Are parents to blame for bad money habits?

Shirley Liu 31 August 2016

kids savings accounts

Learning and earning: Financial behaviour shaped during our fledgling years.

David Koch has come out with a few top tips for instilling positive and productive financial behaviours into kids, starting with implementing budgetary meetings with your children. From when they’re little through to adolescence, Kochie encourages question time and wants to see a keen interest in money management, believing that knowledge is key when it comes to financial success.

RMIT University Economics Professor Roslyn Russell’s advice is to start very young, “A lot of money management skills are developed at that early age between three and six.”

She adds, “We may not realise it but every time you spend or talk about money when your kids are with you, they are watching and learning. Your day-to-day use of money is one of the most important ways your children will learn about managing their finances in the future.” According to Russell’s research, it’s mothers who have the most financial influence over their children, passing along lessons learned and habits hardened.

Emphasising just how much our childhood experiences, both good and bad, can influence the shaping of our money habits in adult life, Sydneysider and financial advisor Marcus Roberts looks at how the respect we have for the practice of “earning” our money shapes our attitude towards finances in the future.

I received pocket money in exchange for jobs around the house,” says Roberts. “The larger the job, the more I received in return.”

Praising the entrepreneurial initiative of some eager earners, Roberts believes that “linking allowance to work performed teaches kids how the world works and also gives money a very real value – it is exchanged for time and effort. Money had to be earned, and that working carries a financial incentive.”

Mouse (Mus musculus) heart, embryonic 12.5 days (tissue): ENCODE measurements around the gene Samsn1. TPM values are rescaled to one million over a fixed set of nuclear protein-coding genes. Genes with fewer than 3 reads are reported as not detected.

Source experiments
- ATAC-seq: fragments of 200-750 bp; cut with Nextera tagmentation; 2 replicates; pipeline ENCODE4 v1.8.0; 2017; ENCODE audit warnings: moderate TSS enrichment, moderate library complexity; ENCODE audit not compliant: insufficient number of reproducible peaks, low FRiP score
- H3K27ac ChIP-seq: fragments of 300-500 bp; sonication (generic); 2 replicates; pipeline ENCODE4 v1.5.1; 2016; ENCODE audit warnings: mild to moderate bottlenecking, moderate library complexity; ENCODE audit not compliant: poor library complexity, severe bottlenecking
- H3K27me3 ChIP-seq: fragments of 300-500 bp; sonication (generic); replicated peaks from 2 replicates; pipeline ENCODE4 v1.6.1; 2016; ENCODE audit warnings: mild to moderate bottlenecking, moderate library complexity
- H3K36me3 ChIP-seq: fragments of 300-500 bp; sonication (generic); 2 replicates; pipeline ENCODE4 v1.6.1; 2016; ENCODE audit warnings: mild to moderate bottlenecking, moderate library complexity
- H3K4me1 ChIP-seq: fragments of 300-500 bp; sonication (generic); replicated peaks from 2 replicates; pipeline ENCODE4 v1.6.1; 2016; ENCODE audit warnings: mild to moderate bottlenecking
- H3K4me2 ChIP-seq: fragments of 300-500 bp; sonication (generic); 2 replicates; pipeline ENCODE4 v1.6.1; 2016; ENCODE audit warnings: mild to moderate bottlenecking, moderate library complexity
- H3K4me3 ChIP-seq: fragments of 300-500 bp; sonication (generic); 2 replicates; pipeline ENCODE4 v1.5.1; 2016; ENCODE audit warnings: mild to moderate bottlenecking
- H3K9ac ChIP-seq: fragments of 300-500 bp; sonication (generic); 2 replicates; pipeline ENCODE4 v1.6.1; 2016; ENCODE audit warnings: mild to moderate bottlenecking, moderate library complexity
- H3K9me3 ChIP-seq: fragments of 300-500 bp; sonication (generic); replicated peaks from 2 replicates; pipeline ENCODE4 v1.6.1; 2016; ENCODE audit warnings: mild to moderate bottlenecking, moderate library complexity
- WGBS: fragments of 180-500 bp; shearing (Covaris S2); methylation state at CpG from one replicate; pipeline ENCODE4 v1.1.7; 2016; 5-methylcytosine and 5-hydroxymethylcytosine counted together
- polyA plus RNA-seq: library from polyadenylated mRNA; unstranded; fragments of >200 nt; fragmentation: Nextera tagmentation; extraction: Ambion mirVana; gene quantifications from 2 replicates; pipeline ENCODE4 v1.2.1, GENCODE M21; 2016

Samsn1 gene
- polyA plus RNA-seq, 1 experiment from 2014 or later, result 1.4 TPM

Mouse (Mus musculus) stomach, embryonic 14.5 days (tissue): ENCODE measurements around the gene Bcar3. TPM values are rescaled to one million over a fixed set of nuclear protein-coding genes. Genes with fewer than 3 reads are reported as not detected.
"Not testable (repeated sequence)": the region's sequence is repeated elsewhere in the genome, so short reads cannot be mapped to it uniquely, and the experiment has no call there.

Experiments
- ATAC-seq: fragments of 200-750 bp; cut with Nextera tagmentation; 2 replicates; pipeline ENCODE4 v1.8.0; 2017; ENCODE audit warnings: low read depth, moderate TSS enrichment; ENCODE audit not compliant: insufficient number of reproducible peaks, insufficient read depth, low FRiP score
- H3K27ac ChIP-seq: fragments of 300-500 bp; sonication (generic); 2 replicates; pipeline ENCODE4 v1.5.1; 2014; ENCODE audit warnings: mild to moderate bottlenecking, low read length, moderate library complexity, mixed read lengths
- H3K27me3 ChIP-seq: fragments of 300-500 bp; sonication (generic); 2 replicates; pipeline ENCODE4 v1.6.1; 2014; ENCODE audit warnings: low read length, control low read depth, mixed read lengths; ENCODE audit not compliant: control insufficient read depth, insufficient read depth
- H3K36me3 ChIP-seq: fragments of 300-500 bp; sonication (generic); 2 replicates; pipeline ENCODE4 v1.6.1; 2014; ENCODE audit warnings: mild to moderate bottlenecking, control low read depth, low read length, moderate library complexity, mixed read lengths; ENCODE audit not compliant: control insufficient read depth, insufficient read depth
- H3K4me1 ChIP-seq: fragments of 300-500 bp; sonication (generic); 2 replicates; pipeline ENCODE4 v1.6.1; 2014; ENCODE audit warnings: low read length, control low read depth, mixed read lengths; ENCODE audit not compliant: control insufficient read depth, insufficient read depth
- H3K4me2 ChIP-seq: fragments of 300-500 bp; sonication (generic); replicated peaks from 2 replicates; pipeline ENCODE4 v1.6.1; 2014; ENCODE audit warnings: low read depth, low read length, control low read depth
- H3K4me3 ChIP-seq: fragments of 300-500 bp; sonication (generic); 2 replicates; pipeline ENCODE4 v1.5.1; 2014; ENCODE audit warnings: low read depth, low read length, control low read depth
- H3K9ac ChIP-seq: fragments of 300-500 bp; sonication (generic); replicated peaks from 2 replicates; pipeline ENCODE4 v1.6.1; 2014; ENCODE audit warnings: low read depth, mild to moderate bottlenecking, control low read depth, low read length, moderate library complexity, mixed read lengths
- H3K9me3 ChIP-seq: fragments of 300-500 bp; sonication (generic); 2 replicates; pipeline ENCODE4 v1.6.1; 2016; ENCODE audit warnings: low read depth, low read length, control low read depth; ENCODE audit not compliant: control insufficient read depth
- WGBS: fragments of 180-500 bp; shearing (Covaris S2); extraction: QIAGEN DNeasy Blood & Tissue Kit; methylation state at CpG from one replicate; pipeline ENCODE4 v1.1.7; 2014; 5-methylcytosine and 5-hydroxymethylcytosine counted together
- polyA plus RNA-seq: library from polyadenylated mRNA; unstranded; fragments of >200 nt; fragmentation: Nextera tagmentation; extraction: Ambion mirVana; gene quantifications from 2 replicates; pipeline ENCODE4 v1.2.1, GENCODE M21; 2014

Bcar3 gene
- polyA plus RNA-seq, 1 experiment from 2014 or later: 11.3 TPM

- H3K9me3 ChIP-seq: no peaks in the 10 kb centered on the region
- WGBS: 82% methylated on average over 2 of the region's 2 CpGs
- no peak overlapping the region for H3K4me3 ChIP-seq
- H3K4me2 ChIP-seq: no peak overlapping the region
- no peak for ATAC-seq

When kids get money from their parents each week regardless of their performance, their parents become like a money tree – a mythical source of endless cash that requires just the slightest bit of agitation to coerce lavish cascades of convenient cash”, Roberts says.

In a world where the plastic and digital economy is making money invisible, it’s important that we encourage knowledge, understanding and consideration around financial habits.

So how can we take a wrong and make it right? If you weren’t given the FLC (Financial Learning Curve) required in your youth, there is still hope for your financial future.

A guide to kids savings accounts.

Knowledge is power

MoneySmart reported in 2014 that 54% of Australians between the ages of 15 and 74 have low-level numeracy skills. In the case of finances, the phrase “Give a man a fish and you feed him for a day; teach a man to fish and you feed him for a lifetime,” rings true.

In the wild world of budgeting, being a know-it-all can be a virtue. Having an understanding of what goes on financially in your household is the first step towards money management. With access to a virtual (and physical) world full of advice, including podcasts, webinars and online courses, you can start at any stage and work your way towards monetary mastery in no time.

Grasping at reality

Closing your eyes or covering the balance total on the ATM screen might be a sufficient distraction in the short-term, but coming to grips with the realities of adulthood and money management is key to a successful life.

In a study by Professor Roslyn Russell, Russell identified the inseparable nature of the emotional being and the financial being. The research revealed that amongst women, financial decisions were woven into day-to-day life and into emotional and interpersonal experiences.

Once we are able to take our emotional biases away from the bank balance, more rational and responsible financial decisions can be made.

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Look ahead, look way ahead

When Saturday night is within arms’ reach and retirement feels like an afterthought, it’s important to stop and consider your future self’s possible regrets.

Money Crashers suggests inserting a moment of reflection before handing over the plastic; do you need truly need this item? Ask yourself if this is indeed a want or a need.

By looking at the long-term, you can prepare yourself for a more comfortable and stable future, and your future family and friends will thank you for it.

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